world affairs

world affairs

Dr. Robert J. Lifton and Richard Falk, Festival of Hope, Day 11, Part M

3mo ago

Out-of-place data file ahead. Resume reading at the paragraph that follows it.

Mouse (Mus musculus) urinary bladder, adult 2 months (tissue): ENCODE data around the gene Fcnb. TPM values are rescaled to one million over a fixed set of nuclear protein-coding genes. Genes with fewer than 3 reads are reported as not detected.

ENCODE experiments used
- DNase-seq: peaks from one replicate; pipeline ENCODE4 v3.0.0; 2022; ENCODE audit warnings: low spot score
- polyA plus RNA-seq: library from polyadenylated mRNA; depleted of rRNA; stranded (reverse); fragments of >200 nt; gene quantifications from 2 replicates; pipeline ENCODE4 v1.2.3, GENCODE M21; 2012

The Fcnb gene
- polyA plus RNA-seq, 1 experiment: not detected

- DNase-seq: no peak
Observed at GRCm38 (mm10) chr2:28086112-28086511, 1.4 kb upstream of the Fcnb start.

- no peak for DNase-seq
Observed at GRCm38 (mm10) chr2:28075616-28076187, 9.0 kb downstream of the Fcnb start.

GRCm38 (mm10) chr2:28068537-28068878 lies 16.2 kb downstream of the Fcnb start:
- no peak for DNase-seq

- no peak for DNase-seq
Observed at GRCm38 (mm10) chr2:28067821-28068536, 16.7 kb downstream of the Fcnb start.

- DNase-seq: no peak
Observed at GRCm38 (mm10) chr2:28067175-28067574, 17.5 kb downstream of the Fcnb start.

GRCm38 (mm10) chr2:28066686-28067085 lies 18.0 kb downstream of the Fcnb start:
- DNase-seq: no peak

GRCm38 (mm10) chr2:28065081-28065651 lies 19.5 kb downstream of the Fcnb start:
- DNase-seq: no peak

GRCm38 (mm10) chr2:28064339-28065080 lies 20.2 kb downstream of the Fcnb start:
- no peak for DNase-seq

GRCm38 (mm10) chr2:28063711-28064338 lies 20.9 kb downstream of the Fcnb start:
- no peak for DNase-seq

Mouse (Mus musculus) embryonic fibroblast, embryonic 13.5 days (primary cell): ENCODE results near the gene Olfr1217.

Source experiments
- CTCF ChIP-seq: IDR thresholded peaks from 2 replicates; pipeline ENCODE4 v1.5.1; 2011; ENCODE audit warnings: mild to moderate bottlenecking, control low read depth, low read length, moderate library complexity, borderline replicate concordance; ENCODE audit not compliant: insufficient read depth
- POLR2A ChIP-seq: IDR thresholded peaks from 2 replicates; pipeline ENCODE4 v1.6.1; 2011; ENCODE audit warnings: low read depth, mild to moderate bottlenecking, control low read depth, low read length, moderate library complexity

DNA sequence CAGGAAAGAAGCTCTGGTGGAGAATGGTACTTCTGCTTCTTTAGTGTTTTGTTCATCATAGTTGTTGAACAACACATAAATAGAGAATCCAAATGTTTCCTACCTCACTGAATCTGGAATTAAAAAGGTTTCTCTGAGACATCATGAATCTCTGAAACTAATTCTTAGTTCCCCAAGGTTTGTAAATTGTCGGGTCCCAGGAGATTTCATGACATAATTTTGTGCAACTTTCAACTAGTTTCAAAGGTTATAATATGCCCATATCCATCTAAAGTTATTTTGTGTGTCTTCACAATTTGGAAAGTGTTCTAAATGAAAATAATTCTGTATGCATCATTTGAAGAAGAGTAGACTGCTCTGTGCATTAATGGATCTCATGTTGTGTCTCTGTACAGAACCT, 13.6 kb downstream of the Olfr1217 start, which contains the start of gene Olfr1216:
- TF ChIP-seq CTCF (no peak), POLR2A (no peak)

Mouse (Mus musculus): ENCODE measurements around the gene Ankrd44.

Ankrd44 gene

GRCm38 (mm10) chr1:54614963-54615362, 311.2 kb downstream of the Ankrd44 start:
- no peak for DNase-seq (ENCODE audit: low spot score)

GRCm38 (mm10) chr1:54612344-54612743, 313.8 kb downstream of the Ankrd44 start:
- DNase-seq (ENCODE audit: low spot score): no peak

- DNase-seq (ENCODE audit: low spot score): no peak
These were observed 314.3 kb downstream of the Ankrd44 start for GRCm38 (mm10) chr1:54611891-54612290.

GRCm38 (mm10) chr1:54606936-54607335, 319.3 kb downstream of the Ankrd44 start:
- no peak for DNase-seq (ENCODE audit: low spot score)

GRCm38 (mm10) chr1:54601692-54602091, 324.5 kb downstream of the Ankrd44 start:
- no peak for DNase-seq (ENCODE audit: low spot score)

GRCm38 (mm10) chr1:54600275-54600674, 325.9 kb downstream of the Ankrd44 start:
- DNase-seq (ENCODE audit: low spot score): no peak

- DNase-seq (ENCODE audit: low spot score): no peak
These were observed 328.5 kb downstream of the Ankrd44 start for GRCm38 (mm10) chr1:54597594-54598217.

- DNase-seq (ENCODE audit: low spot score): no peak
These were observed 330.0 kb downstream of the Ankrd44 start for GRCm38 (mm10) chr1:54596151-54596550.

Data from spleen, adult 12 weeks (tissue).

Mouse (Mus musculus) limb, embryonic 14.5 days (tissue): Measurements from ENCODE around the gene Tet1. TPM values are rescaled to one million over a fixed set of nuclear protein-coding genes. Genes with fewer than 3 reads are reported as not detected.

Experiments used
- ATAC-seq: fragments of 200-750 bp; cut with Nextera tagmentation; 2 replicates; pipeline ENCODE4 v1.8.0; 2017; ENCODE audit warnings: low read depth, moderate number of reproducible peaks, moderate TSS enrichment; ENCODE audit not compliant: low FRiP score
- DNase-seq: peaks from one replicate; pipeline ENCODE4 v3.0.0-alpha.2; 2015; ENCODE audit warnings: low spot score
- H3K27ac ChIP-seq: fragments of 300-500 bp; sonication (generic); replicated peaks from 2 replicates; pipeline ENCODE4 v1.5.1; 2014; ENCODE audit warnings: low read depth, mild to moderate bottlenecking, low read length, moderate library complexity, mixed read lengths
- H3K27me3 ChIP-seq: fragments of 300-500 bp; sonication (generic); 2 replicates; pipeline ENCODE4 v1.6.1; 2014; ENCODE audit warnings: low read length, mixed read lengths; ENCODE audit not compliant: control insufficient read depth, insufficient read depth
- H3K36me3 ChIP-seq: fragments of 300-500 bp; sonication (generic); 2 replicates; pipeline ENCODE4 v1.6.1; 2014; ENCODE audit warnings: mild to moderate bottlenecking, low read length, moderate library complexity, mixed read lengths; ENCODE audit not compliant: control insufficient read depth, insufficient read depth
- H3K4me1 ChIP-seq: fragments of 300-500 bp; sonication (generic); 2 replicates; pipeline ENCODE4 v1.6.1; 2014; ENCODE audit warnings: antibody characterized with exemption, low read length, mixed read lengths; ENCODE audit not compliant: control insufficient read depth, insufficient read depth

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Richard Falk is an American professor emeritus of international law at Princeton University, the author or co-author of 20 books and the editor or co-editor of another 20 books, speaker, activist on world affairs, and an appointee to two United Nations positions. Falk has published a number of books and essays analyzing the legality of the Vietnam War and other military operations. With regard to the 2003 invasion of Iraq, he wrote that it is "inescapable that an objective observer would reach the conclusion that this Iraq War is a war of aggression, and as such, that it amounts to a Crime against Peace of the sort for which surviving German leaders were indicted, prosecuted and punished at the Nuremberg trials conducted shortly after the Second World War." Robert Jay Lifton (born May 16, 1926) is an American psychiatrist and author, chiefly known for his studies of the psychological causes and effects of war and political violence and for his theory of thought reform. He was an early proponent of the techniques of psychohistory. September 9, 1980 Daniel Berrigan, Jesuit priest, author and poet from New York City; Philip Berrigan, father and co-founder of Jonah House in Baltimore, MD; Dean Hammer, member of the Covenant Peace Community in New Haven, CT; Elmer Maas, musician and former college teacher from New York City; Carl Kabat, Oblate priest and missionary; Anne Montgomery, Religious of the Sacred Heart sister and teacher from New York City; Molly Rush, mother and founder of the Thomas Merton Center in Pittsburgh and John Schuchardt, ex-marine, lawyer, father and member of Jonah House, entered the General Electric Nuclear Missile Re-entry Division in King of Prussia, PA where nose cones for the Mark 12A warheads were made. They hammered on two nose cones, poured blood on documents and offered prayers for peace. They were arrested and initially charged with over ten different felony and misdemeanor counts. In February 1981, they underwent a jury trial in Norristown, Pennsylvania. During their trial they were denied a "justification defense" and could not present expert testimony. Due to the Court's suppression of individual testimony about the Mark 12A and U.S. nuclear war-fighting policies, four left the trial and returned to witness at G.E. They were re-arrested and returned to court. They were convicted by a jury of burglary, conspiracy and criminal mischief and sentenced to prison terms of five to ten years. They appealed and the Pennsylvania Superior Court reversed their conviction in February 1984. The State of Pennsylvania then appealed that decision. Following a ruling in the fall of 1985 by the Pennsylvania Supreme Court in favor of the State on certain issues (including the exclusion of the justification defense), the case was returned to the Superior Court Appeals Panel. In December of 1987, the Superior Court of Pennsylvania refused their appeal, but ordered a re-sentencing. This ruling, however, was appealed to the Pennsylvania Supreme Court. In February 1989 the Pennsylvania Supreme Court denied a hearing of any further issues in the case, and on October 2, 1989 the U.S. Supreme Court announced it would not hear the Plowshares Eight Appeal. On April 10, 1990 the Plowshares Eight were re-sentenced by the Pennsylvania Court of Common Pleas in Norristown and, with neither the prosecutor nor G.E. making any recommendations or asking reparations, paroled for up to 23 and 1/2 months in consideration of time already served in prison. Judge James Buckingham listened attentively to statements by defendants, attorney Ramsey Clark, Dr. Robert J. Lifton, and Professors Richard Falk and Howard Zinn, placing the "crime" in the context of the common plight of humanity, international law, America's long tradition of dissent, and the primacy of individual conscience over entrenched political system.